The Advantages Of Solar Energy (Pros): Pros Of Solar Panels & Solar Power

Solar has been at the forefront of the “clean energy” revolution that has slowly unfolded over the past decade. In 2019, the Solar Energy Industry Association (SEIA) and Wood Mackenzie Power & Renewables announced that there were well over 2 million solar installations in the United States. They then predicted that there would be 3 million solar installations in the country by the end of 2021. 

Since we’re on track to surpass that number, solar energy is the fastest-growing renewable energy source in the country.

So, what’s the hype about, and should you jump on the bandwagon, which is also, hopefully, solar-powered? Yes, you should. But to better answer those questions, let’s take a look at the top benefits of switching to solar energy. 

See our related article that compares both the Pros and Cons of Solar Energy

What Are The Advantages Of Solar Energy (And To The Environment)?

1. Reduces your electricity bills

If you’ve had a solar salesman knock on your door, you’ll know what I’m talking about. But this time, you’re hearing it without the eager tone that’s almost always fueled by the promise of a commission. Solar does save you money.

See a significant reduction of your bill

The most obvious cost-friendly benefit is that you won’t use as much grid electricity as you previously did. You’ll be drawing a significant portion of your energy usage from your solar panels. And if it’s coming from panels you own, it’s practically free. This has the effect of lowering your monthly utility bills. 

Net metering is another way solar energy saves you money. Homeowners whose panels produce more electricity than they consume sell the surplus to the grid. The value of the energy sold is then credited to their electricity bill at the end of the month. 

Even better, it’s still possible to save without owning a single solar panel. How? Enter the community solar.  Participants of these innovative projects are entitled to a particular share of a solar farm’s total electric out either by ownership or subscription. How do they save?

Those who own a share of the project enjoy the benefits as any other solar owner would, except there are no panels installed in their homes and businesses. On the other hand, subscribers don’t own any part of the project. Instead, they pay a monthly subscription fee that buys solar electricity from the community solar farm at a cheaper price per kWh than they do from their utility. 

Since no panels are physically present at your home, all these benefits will be transferred to you through Remote Net Metering/ Virtual Net Metering. 

2. Earns you tax credits and rebates

The federal government offers several incentives to encourage people to buy solar panels. One of these is the federal residential solar energy credit. Under this deal, you get 26% of the total cost of buying and installing your panel system as a federal income tax credit when you file your taxes.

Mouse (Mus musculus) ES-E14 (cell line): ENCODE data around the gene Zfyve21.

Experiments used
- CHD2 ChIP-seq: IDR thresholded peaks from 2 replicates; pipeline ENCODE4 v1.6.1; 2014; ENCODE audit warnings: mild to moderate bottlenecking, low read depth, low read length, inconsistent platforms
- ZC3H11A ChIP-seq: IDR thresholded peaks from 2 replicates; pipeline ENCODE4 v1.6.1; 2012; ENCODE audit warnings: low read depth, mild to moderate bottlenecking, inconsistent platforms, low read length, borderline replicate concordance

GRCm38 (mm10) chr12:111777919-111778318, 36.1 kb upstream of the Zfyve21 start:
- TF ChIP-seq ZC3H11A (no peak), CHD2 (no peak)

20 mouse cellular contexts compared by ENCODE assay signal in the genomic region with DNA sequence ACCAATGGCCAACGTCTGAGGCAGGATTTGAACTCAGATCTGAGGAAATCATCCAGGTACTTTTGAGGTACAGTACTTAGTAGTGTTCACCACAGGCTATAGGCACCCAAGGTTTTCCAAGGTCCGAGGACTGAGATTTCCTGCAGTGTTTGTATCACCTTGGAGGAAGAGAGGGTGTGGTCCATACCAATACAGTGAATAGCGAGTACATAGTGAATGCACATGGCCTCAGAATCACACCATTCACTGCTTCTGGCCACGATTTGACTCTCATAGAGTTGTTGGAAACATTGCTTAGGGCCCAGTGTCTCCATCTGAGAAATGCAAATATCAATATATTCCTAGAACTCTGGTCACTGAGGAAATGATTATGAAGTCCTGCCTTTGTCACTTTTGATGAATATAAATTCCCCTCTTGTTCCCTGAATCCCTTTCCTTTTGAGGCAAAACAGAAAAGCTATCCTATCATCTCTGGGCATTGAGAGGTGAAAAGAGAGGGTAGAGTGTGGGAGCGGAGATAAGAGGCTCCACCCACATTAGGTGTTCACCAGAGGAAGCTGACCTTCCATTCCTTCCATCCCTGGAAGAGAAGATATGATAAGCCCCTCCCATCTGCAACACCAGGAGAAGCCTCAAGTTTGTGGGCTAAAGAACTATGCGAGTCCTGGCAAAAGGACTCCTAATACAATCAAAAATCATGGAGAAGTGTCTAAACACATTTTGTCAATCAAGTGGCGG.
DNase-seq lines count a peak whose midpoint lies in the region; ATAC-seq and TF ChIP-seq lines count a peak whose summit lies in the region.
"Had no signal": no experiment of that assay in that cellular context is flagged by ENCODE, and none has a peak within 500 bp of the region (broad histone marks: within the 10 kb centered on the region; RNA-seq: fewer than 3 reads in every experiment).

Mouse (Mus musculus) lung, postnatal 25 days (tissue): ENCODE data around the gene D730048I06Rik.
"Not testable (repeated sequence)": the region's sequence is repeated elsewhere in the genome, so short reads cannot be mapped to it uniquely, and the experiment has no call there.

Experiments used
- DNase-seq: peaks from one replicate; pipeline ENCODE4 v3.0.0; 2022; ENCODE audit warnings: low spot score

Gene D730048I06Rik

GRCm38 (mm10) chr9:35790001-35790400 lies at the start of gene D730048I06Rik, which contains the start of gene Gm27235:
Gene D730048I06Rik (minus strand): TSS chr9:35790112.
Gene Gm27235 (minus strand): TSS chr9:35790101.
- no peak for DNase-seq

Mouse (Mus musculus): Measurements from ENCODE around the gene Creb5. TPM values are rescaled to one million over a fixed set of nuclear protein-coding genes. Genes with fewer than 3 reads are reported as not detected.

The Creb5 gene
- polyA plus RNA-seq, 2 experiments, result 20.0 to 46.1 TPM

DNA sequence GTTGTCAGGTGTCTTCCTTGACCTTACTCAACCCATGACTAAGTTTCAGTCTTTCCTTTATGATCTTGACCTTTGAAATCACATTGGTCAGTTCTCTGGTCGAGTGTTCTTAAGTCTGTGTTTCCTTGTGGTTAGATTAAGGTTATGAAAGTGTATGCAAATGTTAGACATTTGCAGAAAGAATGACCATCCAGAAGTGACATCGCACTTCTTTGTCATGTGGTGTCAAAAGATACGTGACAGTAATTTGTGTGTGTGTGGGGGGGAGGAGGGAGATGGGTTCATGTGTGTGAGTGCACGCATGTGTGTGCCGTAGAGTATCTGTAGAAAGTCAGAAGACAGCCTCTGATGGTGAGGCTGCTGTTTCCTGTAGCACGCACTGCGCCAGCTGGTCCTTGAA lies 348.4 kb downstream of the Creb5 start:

Tax Credit and Rebates are benefits the government provides when you use renewable energy

For instance, if a solar system is worth $20,000, you will pay $3000 less income tax. You may not be receiving the money in cash, but paying that much less in taxes is a steal.    

This tax credit won’t be around forever, though. It will be reduced to 22% in 2023 and then expire starting 2024 unless Congress decides to renew it. 

Also, the energy department  lays out the following conditions for one to be eligible for the federal tax credit; 

  • You own the solar PV system.
  • The solar PV system must be located at your primary or secondary residence in the United States. 
  • If it’s an off-site community solar program, the electricity generated is credited against and does not exceed your home’s power consumption. 
  • The solar system is either new or being used for the first time. 

Depending on your state regulations and utility provider, you may also receive rebates after installing a solar PV system. For example, some utilities provide subsidies of over 1000 dollars to homeowners who want to buy solar panels. 

3. Return on investment

Solar panels are a long-term investment made to last for the next 25 to 30 years. The low maintenance costs, cheaper cost of solar electricity, federal tax credits, and local rebates mean that many who invest in solar panels enjoy a significant return on their investment. 

Get a return on investment in the long run

It takes the average home around 7 to 8 years of solar savings to earn back 15,000 dollars spent on a solar panel system. However, the amount in savings and the repayment period depends on a couple of key factors. These include the size of the solar systems, total electricity consumption, local electricity rates, average daily hours of direct sunlight, and average sunlight intensity.

4. Energy independence

If you have a solar panel system installed, it’s safe to say that you own a mini power plant with a virtually inexhaustible fuel source. And since you’ll be producing your own electricity, you rely less on the grid and will be partially shielded from the rising energy costs and frequent fluctuations in power supply.